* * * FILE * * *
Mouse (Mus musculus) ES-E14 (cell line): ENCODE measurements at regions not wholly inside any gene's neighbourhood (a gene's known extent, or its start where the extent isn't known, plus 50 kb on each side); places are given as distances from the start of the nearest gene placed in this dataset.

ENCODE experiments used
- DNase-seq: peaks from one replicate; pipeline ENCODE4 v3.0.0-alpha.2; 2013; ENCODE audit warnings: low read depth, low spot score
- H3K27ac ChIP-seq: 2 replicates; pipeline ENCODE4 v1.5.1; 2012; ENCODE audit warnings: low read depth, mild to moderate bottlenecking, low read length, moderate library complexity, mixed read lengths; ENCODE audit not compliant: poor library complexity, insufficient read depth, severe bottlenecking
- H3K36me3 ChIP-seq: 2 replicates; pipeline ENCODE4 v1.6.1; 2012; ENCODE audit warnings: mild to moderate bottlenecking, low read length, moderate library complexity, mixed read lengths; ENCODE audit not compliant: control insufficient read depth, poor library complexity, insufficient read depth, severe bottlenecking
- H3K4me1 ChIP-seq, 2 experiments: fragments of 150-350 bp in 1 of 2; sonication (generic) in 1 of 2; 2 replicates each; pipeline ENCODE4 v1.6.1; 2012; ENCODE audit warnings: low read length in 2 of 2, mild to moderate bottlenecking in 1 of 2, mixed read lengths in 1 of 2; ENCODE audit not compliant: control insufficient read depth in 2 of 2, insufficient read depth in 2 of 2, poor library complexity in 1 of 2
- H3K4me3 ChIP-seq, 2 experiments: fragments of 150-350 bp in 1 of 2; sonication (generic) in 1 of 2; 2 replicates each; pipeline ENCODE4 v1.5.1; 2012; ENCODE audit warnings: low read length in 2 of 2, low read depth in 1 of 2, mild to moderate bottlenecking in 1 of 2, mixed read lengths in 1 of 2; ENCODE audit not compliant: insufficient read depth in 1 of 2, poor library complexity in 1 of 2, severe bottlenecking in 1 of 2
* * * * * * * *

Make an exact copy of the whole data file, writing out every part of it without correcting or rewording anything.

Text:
Mouse (Mus musculus) ES-E14 (cell line): ENCODE measurements at regions not wholly inside any gene's neighbourhood (a gene's known extent, or its start where the extent isn't known, plus 50 kb on each side); places are given as distances from the start of the nearest gene placed in this dataset.

ENCODE experiments used
- DNase-seq: peaks from one replicate; pipeline ENCODE4 v3.0.0-alpha.2; 2013; ENCODE audit warnings: low read depth, low spot score
- H3K27ac ChIP-seq: 2 replicates; pipeline ENCODE4 v1.5.1; 2012; ENCODE audit warnings: low read depth, mild to moderate bottlenecking, low read length, moderate library complexity, mixed read lengths; ENCODE audit not compliant: poor library complexity, insufficient read depth, severe bottlenecking
- H3K36me3 ChIP-seq: 2 replicates; pipeline ENCODE4 v1.6.1; 2012; ENCODE audit warnings: mild to moderate bottlenecking, low read length, moderate library complexity, mixed read lengths; ENCODE audit not compliant: control insufficient read depth, poor library complexity, insufficient read depth, severe bottlenecking
- H3K4me1 ChIP-seq, 2 experiments: fragments of 150-350 bp in 1 of 2; sonication (generic) in 1 of 2; 2 replicates each; pipeline ENCODE4 v1.6.1; 2012; ENCODE audit warnings: low read length in 2 of 2, mild to moderate bottlenecking in 1 of 2, mixed read lengths in 1 of 2; ENCODE audit not compliant: control insufficient read depth in 2 of 2, insufficient read depth in 2 of 2, poor library complexity in 1 of 2
- H3K4me3 ChIP-seq, 2 experiments: fragments of 150-350 bp in 1 of 2; sonication (generic) in 1 of 2; 2 replicates each; pipeline ENCODE4 v1.5.1; 2012; ENCODE audit warnings: low read length in 2 of 2, low read depth in 1 of 2, mild to moderate bottlenecking in 1 of 2, mixed read lengths in 1 of 2; ENCODE audit not compliant: insufficient read depth in 1 of 2, poor library complexity in 1 of 2, severe bottlenecking in 1 of 2